This month marks the official release of Pragmatic Works’ Doc xPress Server Edition! While everyone knows that Doc xPress gives you the capability to document your SQL Server databases, SSIS packages, SSAS cubes, and SSRS reports in way like no other tool. But with the release of the Server Edition, you can now host your documentation to a hosted web application making it now easier than ever to share documentation, lineage, and data dictionary information across your organization. Imagine being able to provide your technical users as well as your business users a one-stop-shop to all of your organization’s technical documentation without requiring anything to be installed on their desktop! Doc xPress Server Edition provides that capability!

Being able to view your Doc xPress-generated documentation online means that your technical team can quickly and easily assess the impact of changes in your BI environment by conducting a thorough lineage and impact analysis. What SSIS packages, SSRS reports, or SSAS cubes will be affected if I change a single column? Now you know!

How many times have you wondered what your environment looked like in the past? With Doc xPress, you can periodically snapshot your environment and compare snapshots over time so you can quickly and easily assess any changes that have occurred. And now you can view the documentation in your web browser without the need for any desktop configuration or installation.

If Doc xPress Server Edition sounds interesting and you’d like more information on the software, Pragmatic Works is presenting a free online webinar on the technology July 30th at 1:00 pm EST! Head over to (you’ll need to scroll down a screen or two) to get signed up and registered for the event.

Data Validation Via Data Surf

imageIf you’re a developer like me, you’ve probably at some point had to validate data. Validation is often a tedious and boring job that can involve checking individual records and data values in multiple tables. It’s not fun but its a necessary part of our job after all. Recently I’ve discovered the Data Surf feature of DBA xPress which is part of the Pragmatic Workbench DBA toolset.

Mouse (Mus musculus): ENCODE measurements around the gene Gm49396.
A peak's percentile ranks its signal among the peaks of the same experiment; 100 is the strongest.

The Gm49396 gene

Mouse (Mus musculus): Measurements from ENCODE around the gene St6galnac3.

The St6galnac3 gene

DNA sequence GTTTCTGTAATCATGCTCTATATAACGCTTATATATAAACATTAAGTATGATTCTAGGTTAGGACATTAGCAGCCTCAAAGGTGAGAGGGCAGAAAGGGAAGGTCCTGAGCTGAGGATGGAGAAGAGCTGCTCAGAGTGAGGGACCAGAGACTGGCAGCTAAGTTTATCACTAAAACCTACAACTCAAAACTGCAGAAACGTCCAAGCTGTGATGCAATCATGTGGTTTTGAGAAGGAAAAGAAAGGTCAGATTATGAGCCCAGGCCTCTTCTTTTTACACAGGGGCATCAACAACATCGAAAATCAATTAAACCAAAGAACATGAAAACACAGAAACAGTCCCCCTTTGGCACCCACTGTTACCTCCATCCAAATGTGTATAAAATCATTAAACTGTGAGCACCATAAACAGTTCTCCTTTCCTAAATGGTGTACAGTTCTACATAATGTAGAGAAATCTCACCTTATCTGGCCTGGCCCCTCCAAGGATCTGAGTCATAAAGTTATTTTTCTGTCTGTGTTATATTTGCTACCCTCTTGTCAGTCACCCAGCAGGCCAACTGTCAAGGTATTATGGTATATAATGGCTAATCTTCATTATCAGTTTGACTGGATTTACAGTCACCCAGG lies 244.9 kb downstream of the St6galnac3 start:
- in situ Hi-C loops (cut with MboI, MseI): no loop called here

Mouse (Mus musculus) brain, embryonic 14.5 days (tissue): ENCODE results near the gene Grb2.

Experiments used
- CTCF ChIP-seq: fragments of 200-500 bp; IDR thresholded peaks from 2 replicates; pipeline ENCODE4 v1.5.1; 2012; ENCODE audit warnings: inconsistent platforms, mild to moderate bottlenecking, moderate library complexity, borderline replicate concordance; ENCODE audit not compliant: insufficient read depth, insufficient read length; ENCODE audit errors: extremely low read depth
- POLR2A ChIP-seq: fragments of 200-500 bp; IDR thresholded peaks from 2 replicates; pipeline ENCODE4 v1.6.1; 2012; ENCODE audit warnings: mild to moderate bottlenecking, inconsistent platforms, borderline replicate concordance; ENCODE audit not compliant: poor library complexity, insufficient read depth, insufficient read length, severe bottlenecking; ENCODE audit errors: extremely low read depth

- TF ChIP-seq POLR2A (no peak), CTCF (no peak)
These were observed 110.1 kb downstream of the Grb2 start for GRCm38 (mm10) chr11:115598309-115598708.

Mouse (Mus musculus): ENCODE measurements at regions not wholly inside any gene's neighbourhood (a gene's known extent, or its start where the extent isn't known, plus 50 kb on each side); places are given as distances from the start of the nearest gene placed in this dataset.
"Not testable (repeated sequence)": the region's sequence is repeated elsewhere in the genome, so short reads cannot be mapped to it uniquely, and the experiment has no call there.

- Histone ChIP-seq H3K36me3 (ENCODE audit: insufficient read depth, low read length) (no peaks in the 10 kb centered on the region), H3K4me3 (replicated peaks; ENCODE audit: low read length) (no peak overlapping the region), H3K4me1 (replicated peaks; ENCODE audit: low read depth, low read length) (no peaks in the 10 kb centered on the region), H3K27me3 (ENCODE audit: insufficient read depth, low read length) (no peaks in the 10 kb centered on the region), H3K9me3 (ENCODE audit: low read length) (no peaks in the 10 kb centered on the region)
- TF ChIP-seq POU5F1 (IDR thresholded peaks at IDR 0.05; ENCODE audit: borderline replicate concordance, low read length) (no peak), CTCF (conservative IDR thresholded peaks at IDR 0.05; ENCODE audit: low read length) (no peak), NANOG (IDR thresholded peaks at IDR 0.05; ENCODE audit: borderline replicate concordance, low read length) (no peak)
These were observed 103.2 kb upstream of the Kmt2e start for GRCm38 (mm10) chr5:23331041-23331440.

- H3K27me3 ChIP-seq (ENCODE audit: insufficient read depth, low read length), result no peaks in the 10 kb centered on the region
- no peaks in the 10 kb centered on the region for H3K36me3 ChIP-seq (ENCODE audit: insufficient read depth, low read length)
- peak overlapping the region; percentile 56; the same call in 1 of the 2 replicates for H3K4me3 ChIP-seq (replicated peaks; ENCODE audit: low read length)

Data Surf enables me to begin browsing a database beginning with a single table or even a single record. Using that table or record as a start point, I can navigate to other tables related to my initial selection. I can specify that I’d like to view parent or child records of my selected row in a related table, which makes validating data a snap. So I’d like to show you how we can accomplish that.

I’ll begin by selecting the Data Surf feature from the Pragmatic Workbench.


Next I specify the SQL Server and Database I’d like to begin surfing. For this example I’ll start with my trust Adventure Works Data Warehouse.


Then I’ll select which table I’d like to begin my surf. Reseller Sales it is. You’ll notice if you hover your mouse over the name of the table, you can view the columns with their data types that exist in the table.


I can also optionally specify a specific search criteria. If I’d like to view certain records associated with a product, I can do that. This is a very nice feature for data validation.


Now I can see my surf’s starting point. I have a quick view of the records in the table as well as a row count.


If I click one of the records in the table , some options appear. On the left side of the screen, I can see related parent tables as well as child tables. In the case of the FactResellerSales, there happen to be no related child tables.


In the margin, if I click the dbo.DimEmployee table, I can now see the relationship between DimEmployee and FactResellerSales. I can also see the related Employee record based on the record I had initially highlighted in FactResellerSales. Because I had selected a record with an EmployeeKey of 285, when I click DimEmployee I see the record(s) with EmployeeKey 285. Also, by selecting the DimEmployee table, my related child and parent tables on the left have changed.


If I click on the DimSalesTerritory table, I can now see the relationship between DimSalesTerritory and DimEmployee. In the record viewer, I also see the DimSalesTerritory record(s) related to the DimEmployee record with EmployeeKey 285.


There’s also some other nice features available with Data Surf. I can customize the colors of the nodes in my diagram in order to produce a simple and easy to view ERD.

And once you’re done surfing, validating, etc, you can easily save your diagram as an image.


All in all, Data Surf is a very simple and easy to use tool that I can see as being very beneficial to the average developer. As a BI developer, I spend most of my time designing data warehouse solutions and having Data Surf in my back pocket is great. Download the free trial at and check out Data Surf.